The Detroit Lions won eight of their final 10 games last year but that wasn't enough to overcome a disastrous 1-6 start. Even though they beat Green Bay on the road in Week 18, their reward was watching the Seattle Seahawks parlay the gifted final playoff spot into a quick exit. The weirdest offseason in franchise history followed as actual human beings with a national platform talked about the team from time to time, identifying them as legitimate contenders for the NFC North crown — something they've never won. Some even went so far as to suggest Dan Campbell's team could shock the world and win their second playoff game since 1957. Those thirstiest for content and attention said the words Super Bowl and Lions in the same sentence, something you never want to do into the mirror unless you want to summon a demonic Wayne Fontes.
In their infinite wisdom, the NFL tapped Detroit to play in the first game of the regular season against the Kansas City Chiefs. Vegas installed Patrick Mahomes as touchdown favorites but the line has come down a few points due to the uncertainty of Chris Jones and Travis Kelce, who may not be on the field.
Hearing the Lions discussed as a viable team and a side capable of competing tonight in the big kickoff game has simply been too much for a few pundits to stomach and a predictable backlash has taken form.
This morning Evan Cohen snapped on Unsportsmanlike Radio, one of ESPN's new daily offerings.
"I can't take it anymore," he said. "I'm already agitated. The Kansas City Chiefs are the Super Bowl champs. They have one of the greatest quarterbacks of all time. They have one of the greatest coaches of all time. Yes, they are down their tight end maybe. They are down their defensive tackle. We're talking about Patrick Mahomes and everyone already is doubting this guy. Are you freaking kidding me?"
It should be noted that Kansas City is still favored. And that no Kelce would mean a significant reduction in Hall of Fame talent to target. I've been online pretty much without break this entire week and haven't seen a person doubting Patrick Mahomes. Even Nick Wright would have a hard time building a case that no one believes in him.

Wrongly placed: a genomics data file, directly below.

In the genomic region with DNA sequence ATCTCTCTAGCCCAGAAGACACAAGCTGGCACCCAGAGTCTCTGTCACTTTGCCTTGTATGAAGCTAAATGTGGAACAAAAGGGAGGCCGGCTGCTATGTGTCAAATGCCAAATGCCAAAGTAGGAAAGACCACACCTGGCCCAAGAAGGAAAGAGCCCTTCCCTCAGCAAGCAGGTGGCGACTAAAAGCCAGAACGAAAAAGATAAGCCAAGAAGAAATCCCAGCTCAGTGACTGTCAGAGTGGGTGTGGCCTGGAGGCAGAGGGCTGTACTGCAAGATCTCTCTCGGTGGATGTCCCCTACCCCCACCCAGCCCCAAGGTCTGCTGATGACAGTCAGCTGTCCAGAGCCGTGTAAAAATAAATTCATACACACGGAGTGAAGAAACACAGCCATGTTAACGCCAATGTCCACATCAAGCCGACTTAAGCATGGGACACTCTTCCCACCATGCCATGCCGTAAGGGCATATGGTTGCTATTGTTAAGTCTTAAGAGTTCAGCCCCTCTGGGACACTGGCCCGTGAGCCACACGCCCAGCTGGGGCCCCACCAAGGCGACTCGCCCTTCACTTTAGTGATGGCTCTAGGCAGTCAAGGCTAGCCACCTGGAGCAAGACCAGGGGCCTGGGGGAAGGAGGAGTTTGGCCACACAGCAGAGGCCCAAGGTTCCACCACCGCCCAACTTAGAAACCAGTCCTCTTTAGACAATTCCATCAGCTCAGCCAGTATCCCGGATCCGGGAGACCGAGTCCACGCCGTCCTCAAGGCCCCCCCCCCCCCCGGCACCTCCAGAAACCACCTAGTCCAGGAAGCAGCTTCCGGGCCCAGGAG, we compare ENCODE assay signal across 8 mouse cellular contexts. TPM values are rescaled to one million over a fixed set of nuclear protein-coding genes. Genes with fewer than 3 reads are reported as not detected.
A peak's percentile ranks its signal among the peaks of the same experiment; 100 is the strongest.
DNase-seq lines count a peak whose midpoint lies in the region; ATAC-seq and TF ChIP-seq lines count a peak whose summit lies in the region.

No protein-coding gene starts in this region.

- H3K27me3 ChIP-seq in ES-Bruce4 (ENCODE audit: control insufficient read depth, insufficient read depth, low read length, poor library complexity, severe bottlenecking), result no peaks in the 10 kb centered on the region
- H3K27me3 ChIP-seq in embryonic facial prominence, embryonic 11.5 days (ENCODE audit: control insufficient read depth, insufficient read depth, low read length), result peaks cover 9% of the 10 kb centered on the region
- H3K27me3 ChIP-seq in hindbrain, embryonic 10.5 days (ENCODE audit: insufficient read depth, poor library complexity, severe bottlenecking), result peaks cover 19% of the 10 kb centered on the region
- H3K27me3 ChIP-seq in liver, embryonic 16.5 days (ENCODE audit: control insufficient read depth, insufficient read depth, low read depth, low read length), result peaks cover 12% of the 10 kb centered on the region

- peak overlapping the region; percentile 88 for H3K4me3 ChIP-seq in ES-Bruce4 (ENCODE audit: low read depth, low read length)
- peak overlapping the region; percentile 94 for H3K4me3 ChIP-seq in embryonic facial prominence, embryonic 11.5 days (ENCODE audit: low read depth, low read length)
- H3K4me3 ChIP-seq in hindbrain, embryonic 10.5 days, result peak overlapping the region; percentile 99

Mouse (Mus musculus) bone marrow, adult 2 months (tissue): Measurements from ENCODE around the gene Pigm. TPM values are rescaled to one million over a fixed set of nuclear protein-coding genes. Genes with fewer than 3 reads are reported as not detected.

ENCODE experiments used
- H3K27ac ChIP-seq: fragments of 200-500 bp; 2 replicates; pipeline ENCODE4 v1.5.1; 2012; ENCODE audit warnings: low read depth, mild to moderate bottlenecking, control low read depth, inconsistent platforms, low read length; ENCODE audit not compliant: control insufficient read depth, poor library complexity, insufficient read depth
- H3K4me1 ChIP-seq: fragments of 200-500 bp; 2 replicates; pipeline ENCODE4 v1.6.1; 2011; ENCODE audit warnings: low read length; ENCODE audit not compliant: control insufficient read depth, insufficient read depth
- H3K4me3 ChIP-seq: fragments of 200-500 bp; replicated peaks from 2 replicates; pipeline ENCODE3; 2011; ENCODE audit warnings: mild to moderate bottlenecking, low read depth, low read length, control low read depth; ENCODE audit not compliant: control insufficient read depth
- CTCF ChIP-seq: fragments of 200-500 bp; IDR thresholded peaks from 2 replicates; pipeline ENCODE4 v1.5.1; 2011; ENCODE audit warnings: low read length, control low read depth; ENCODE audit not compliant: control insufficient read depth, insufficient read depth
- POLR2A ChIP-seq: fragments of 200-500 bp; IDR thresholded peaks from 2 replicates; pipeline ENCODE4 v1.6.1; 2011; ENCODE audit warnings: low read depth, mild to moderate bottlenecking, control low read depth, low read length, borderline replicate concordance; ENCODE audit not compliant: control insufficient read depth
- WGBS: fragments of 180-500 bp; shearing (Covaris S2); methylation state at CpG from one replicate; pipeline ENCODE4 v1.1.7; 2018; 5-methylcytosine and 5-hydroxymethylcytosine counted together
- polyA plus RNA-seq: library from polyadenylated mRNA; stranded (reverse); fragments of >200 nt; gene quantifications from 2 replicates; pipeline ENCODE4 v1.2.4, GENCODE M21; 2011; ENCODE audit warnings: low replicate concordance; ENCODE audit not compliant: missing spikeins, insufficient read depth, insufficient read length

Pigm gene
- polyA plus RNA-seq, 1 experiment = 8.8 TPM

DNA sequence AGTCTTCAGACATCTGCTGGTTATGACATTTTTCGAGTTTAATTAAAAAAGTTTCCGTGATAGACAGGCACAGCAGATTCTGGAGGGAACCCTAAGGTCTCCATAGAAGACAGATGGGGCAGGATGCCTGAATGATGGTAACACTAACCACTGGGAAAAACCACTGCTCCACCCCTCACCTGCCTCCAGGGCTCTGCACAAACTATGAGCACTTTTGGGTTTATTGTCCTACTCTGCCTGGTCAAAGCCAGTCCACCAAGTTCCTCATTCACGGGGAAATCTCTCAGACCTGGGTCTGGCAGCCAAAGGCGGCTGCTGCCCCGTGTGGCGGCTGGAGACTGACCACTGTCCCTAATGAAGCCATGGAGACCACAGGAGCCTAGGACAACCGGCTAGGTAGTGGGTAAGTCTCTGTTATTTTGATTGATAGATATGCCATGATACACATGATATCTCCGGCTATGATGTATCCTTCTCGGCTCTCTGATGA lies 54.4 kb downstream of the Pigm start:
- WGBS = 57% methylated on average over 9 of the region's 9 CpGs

Then Cohen wondered how the NFL schedule makers could do this to him and the public.
"The Kansas City Chiefs are going to kick the Lions' butts. It's going to be a 10-plus point victory tonight. I don't understand this ... This Lions' hype, why are they playing tonight? Why are they even playing? Why do we put the Detroit Lions on Opening Night?"
This is a bold new twist on the classic bitching and moaning about the Lions playing every Thanksgiving — just because they are the ones who invented playing on Thanksgiving during the FDR administration.
There's a simple answer, of course. They are playing tonight because the NFL told them to play tonight. The Super Bowl champion gets the standalone home game and the Lions were selected as the most intriguing guest over the Chiefs' other visitors (Bears, Broncos, Chargers, Dolphins, Eagles, Packers, Bills, Raiders, and Bengals).
Tonight's matchup accounts for one of the 272 regular-season games. There are at least three primetime games every week and plenty of stand-alone offerings either on holidays, late Saturdays, or during the late window on Sundays. All of this to say: it's going to be okay. Watching the Lions lose by 14 points — if that is in fact what happens — won't hurt anyone.
It seems crazy to wait almost eight months between meaningful professional football and then preemptively complain about one of the teams involved. Perhaps Cohen will be vindicated and the Chiefs boatrace a defense that still can't stop anyone. But what if, gulp, it's a good game?
I guess if we've learned anything, it's that occassionally hearing about the Detroit Lions and having them treated as a viable franchise and not an accidental Washington Generals outfit once every 40 years is just too much for more people than one would have ever thought.